I'm a bit confused with some details about frequency domain or studying systems with Laplace and Fourier analysis.

Let's say we have a system with a transfer function $H(s)$ with no poles and zero's at origin. We know that the transfer function is a ratio between output and input. Also, an input of $X(s)=1$ represents a single impulse (Dirac) in time domain, which can be viewed as a signal containing all frequencies in frequency domain. Also, applying this input to the system will lead to an output $Y(s)$ which is equal to $H(s)$ which is like the system's unique characteristic (its transfer function) and also can be viewed as a response to all frequencies. This signal $H(s)$ can be transformed back to time domain.

Let's say we have a system whose impulse response is something like this:

Impulse response

When I studied Fourier Transform we used to study system's response and Bode plot by analysing variations in $\omega$. So, for example, making $\omega=0$ we could find the system's DC gain. Making $\omega$ low values we can observe the system response to low frequencies and the same for high frequencies with high values in $\omega$. It was very useful to study filters, for example.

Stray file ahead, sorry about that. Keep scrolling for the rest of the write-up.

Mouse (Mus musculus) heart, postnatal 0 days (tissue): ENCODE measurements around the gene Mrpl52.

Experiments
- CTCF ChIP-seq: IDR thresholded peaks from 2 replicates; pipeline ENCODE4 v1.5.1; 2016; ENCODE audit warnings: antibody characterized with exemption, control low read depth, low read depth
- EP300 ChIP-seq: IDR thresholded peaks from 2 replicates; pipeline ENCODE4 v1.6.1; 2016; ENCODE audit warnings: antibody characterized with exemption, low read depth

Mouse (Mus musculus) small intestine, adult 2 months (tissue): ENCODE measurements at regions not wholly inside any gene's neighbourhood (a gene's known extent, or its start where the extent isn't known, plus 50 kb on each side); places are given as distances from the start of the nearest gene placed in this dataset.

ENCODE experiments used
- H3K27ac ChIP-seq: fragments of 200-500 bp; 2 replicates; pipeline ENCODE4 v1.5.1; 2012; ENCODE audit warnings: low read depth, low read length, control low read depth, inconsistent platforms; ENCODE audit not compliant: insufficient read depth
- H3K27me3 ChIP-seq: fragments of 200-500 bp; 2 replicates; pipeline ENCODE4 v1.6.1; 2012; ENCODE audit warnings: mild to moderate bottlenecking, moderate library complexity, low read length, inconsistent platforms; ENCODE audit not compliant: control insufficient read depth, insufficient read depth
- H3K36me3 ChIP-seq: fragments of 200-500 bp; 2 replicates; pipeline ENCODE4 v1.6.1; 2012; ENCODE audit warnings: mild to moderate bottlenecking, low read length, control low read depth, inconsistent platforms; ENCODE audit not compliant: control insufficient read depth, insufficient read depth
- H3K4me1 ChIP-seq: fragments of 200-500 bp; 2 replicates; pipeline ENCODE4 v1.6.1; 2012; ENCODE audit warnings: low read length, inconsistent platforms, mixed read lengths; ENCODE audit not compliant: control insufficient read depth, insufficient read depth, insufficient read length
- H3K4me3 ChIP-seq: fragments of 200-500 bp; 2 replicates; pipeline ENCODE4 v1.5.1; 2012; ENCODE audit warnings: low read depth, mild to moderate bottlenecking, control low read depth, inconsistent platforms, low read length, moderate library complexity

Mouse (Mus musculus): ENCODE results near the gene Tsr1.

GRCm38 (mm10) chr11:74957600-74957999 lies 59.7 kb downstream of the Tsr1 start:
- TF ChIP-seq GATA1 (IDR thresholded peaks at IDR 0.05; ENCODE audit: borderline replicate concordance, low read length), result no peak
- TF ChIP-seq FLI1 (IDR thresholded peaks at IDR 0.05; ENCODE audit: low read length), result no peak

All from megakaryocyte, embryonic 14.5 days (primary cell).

But note that all of this is only using the transfer function. And the transfer function may have an appearance like this above. And this does not make sense to me. If we think of the time->frequency transform, we should think that in frequency domain we are finding all frequencies which compose our signal in time domain, correct? This explains the Dirac containing all frequencies, for example. So, when making s=0 we should find H(s)=0 since this signal above does not have a DC level.

When we think about the transfer function as a system response to $X(s)=1$ it seems ok. But if we think about the transfer function as the same representation of this signal above, it does not make any sense. Also, if we apply a step signal, our system may respond like this:

Step response